Try Winter Country Hopping-on Skis
People often ask how they can ski several different countries during their short visit to Europe. Since many alpine resorts impose week-long minimum stays, especially during the high season, the easiest way may just be to ski from one country to another during a single ski day.
Skiing over the top of the mountain between villages in one valley and another is rarely found outside Europe. Even though several of these multi-country expeditions go outside the Schengen control zone, people are often disappointed that there are usually no on-slope border-crossing formalities. Nevertheless, as everywhere in Europe, it's wise to keep your passport handy.
Border-hopping on skis entails the same serious risk as all other valley-to-valley ski experiences: missing the last lift up. Overstaying your visit can mean a very long and expensive transfer back to your home resort.
Here are a few of the possibilities:
Ischgl (Austria) to Samnaun (Switzerland): Ischgl is located near the end of the Paznaun valley, about 90 minutes' drive from Innsbruck. Ischgl does not attract many Americans, except the snowboarding cognoscenti for which it has a magic allure and an aggressive après ski. The 200km of ski runs in the cross-border ski area are predominantly intermediate level.
The village of Samnaun is Switzerland's only tax-free zone, a paradise for the same type of merchandise found in airport boutiques. Most skiers settle for buying a bottle which they aim to "smuggle" back to Austria, only to be disappointed by the absence, or disinterest, of any border guard. As you head back from Samnaun, you will ride the world's first two-story cable car. For more information, visit samnaun.ch/de.
Zermatt (Switzerland) to Cervinia (Italy): In skiing from Zermatt to Cervinia, the journey is a greater reward than the destination. After arriving mid-mountain, the trip entails riding the breathtaking cable car from Trockner Steg to Klein Matterhorn. You emerge at the entrance of a tunnel, where a short walk leads to the year-round glacier ski area. Before beginning your descent, you can take an elevator to a sightseeing platform-at 12,736 feet, the highest in Europe-with a 360-degree panorama of the highest peaks in the Alps, or descend 50 feet below the surface to see the glacier structure. The runs down to Cervinia (and back) are intermediate. Once in Cervinia, it's a tradition to eat pizza or pasta and drink some fine Chianti. For more information, visit zermatt.ch/en and cervinia.it/en/inverno/home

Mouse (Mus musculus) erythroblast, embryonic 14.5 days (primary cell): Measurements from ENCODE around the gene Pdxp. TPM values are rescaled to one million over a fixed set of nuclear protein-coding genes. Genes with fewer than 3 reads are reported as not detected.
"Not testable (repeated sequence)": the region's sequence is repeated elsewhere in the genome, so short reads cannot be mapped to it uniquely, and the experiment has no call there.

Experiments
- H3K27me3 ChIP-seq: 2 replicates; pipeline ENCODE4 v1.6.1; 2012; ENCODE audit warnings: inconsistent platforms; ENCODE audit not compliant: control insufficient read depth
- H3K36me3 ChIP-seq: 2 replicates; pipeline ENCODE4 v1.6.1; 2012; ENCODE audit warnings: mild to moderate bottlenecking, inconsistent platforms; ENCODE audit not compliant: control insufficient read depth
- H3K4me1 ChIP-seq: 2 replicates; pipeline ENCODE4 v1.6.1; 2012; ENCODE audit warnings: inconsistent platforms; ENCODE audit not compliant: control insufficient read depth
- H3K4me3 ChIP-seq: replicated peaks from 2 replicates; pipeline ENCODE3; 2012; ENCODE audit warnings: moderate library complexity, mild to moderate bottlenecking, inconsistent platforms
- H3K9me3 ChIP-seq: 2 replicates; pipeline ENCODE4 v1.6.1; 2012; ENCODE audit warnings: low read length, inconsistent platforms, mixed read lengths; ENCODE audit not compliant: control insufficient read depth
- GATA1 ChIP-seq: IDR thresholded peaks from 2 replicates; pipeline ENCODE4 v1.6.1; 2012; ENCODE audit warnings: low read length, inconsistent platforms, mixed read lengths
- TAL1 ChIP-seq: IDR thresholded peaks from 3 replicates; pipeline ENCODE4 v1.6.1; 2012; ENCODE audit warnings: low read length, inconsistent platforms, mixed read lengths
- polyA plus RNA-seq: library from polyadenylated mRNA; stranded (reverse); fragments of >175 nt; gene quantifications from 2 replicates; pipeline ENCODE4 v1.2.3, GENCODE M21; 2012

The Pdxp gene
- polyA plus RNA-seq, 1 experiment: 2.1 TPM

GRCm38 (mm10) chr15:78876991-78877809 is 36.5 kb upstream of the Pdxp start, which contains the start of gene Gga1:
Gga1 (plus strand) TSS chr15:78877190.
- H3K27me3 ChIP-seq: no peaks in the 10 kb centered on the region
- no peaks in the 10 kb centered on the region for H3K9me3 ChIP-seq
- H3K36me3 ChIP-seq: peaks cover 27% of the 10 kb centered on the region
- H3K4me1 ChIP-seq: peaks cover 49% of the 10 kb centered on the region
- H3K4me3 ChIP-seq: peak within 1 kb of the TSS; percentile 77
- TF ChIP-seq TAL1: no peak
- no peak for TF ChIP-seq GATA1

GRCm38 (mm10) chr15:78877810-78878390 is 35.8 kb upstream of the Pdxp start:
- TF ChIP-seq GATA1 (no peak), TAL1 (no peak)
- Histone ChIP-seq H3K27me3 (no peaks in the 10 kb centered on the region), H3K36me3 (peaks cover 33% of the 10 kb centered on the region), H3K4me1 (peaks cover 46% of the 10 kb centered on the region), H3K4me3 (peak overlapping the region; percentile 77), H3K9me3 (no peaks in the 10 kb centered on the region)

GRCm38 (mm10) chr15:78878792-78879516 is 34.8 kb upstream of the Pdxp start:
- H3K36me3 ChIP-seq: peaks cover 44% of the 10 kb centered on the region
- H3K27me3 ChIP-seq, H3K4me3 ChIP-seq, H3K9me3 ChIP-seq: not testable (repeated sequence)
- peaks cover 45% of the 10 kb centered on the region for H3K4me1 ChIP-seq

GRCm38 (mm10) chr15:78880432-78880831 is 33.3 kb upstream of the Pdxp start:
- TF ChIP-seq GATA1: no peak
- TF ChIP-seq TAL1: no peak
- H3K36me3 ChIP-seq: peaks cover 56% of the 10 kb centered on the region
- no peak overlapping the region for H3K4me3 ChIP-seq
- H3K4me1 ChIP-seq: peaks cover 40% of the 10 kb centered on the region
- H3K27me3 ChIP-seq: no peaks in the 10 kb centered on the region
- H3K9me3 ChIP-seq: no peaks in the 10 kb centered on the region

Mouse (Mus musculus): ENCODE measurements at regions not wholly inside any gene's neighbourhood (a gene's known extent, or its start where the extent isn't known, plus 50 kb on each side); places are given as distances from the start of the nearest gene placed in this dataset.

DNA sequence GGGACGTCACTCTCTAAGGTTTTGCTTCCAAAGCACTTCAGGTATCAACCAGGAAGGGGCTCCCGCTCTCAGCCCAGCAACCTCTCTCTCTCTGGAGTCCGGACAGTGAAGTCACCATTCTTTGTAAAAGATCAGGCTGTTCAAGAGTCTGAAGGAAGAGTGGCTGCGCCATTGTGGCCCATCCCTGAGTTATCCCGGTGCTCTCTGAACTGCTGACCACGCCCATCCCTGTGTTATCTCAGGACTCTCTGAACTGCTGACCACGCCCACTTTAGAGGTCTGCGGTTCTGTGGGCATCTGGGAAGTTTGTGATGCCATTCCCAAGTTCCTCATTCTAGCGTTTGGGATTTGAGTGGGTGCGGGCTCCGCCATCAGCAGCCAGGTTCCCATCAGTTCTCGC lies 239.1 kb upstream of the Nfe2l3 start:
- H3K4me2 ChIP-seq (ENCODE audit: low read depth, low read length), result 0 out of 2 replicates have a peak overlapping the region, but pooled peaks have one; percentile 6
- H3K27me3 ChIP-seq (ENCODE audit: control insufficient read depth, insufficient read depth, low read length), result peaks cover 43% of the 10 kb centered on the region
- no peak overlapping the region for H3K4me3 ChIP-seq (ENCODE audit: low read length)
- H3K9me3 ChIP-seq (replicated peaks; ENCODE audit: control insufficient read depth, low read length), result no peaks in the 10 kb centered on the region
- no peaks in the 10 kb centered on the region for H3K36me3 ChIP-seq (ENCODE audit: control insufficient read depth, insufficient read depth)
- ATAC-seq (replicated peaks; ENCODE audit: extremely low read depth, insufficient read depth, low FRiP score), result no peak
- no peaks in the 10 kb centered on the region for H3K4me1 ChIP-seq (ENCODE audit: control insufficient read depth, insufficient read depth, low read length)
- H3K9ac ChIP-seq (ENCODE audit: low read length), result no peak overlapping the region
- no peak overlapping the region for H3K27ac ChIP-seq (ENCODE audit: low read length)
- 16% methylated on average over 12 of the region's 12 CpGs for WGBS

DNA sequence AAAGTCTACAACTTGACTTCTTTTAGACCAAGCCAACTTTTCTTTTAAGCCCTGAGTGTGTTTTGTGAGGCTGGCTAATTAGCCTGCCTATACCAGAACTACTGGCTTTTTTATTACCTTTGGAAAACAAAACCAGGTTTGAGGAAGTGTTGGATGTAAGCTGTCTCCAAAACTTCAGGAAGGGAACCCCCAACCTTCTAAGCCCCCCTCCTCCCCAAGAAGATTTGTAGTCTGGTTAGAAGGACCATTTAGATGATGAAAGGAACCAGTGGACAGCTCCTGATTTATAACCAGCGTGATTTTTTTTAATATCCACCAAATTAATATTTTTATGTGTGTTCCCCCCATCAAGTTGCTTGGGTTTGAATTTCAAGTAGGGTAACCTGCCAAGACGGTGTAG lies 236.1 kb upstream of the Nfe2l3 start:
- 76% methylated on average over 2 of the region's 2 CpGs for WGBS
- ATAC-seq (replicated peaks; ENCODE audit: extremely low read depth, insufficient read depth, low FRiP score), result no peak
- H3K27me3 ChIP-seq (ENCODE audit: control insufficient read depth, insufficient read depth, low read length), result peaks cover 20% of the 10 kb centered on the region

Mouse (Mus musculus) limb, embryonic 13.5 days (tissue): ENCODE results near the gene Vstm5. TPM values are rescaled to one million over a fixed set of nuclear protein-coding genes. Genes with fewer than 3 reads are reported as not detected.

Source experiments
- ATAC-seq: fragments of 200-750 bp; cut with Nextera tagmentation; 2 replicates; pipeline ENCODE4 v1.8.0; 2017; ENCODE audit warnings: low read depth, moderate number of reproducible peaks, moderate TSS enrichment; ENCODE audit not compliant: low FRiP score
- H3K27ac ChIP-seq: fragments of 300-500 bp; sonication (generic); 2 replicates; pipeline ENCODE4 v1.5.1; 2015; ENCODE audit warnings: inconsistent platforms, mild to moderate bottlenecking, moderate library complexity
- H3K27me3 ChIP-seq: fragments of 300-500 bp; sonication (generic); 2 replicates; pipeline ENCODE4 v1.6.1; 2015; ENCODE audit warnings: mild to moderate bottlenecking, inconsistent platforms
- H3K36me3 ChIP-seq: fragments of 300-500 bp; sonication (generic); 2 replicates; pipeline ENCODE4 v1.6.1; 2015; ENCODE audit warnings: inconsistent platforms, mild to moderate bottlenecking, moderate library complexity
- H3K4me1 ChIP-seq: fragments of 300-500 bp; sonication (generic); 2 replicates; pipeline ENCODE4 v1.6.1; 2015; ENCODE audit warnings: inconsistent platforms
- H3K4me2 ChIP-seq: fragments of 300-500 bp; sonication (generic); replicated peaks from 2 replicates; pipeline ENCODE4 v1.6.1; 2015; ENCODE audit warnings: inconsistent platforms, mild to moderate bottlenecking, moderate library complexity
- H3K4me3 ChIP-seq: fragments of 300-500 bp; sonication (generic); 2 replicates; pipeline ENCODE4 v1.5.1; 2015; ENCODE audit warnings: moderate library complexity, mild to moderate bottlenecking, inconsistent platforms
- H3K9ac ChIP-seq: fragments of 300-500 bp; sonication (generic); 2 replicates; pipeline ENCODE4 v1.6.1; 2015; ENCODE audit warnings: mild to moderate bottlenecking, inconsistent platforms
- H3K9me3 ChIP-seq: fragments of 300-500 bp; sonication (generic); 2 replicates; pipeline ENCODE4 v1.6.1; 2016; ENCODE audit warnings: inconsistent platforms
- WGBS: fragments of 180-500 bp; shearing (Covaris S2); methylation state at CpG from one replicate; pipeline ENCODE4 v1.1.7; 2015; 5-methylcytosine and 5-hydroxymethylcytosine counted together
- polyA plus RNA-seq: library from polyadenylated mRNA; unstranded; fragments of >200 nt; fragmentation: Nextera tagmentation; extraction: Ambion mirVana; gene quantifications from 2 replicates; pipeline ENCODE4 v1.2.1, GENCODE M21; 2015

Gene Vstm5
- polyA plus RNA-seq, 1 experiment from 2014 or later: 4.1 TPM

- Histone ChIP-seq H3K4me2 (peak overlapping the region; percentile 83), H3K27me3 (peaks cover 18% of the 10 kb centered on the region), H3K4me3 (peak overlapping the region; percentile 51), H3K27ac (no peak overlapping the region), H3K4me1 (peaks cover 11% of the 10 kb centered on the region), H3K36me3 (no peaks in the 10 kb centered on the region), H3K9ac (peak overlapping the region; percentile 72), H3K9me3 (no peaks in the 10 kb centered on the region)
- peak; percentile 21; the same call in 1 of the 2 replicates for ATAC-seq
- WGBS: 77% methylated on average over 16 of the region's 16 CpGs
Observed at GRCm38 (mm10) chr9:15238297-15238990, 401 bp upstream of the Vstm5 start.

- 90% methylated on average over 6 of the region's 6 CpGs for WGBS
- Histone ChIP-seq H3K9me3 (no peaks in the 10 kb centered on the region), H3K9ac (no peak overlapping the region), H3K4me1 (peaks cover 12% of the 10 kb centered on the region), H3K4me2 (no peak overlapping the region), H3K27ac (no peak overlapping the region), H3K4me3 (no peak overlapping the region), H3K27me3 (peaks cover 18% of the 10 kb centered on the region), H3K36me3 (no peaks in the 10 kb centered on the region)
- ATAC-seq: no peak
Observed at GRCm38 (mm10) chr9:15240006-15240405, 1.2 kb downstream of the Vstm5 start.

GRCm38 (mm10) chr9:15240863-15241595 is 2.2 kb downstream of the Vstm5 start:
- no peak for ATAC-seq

Champéry (Switzerland) to Morzine (France): The Portes des Soleil is the largest interlinked multinational ski area encompassing 2 countries, 14 resorts, 200 lifts, 650km slopes, and 300 runs. Although many of the resort villages are in France (Morzine, Avoriaz, Les Gets), we prefer the Swiss base of Champéry. In contrast to the somewhat soulless, purpose-built centers, Champéry is picture-postcard-pretty. Although it's hard to tell when you've left one country and entered another, skiers will enjoy the planned exploration circuits, which vary in difficulty and follow interesting, historic routes. For more information, visit j2ski.com/ski_resorts/Switzerland/Champery.html
Courmayeur (Italy) to Chamonix (France): The country hops above are best for intermediates, but this one requires more skill. After taking the cable car from La Palud to Punta Helbronner, you'll confront the impressive Mer de Glace glacier. If you're up for the challenge (a ski guide and good skiing skills are a must), you'll descend between the crevasses of the glacier. Snow conditions permitting, you'll be able to ski down to Chamonix, or else you'll ski part way and then take the cable car to Montenvers, where you'll be able to take a cog-train back to the town of Chamonix. For more information, visit www.courmayeur-montblanc.com and compagniedumontblanc.fr/en/company.
Other Opportunities: In addition to skiing from resort to resort between countries, there are many other possibilities along similar lines. In most of these cases, having an automobile is virtually essential. There are some wide-area ski passes, which include multiple resorts in different countries such as the Garmisch Happy Ski Card (Germany and Austria). Another option is to stay near Landeck and ski areas in three countries: Austria, Switzerland, and Italy.
Most of the information in this story comes from our colleagues at SkiEurope, a longtime winter tour operator that specializes in arranging custom packages for groups and individuals. Gemütlichkeit is personally acquainted with the company's knowledgeable and caring management, and unhesitatingly recommends its products and services. Visit ski-europe.com/ or phone 800-333-5533, for information about 60 resorts in six countries and online tools that help travelers find the best ski resorts to match their interests.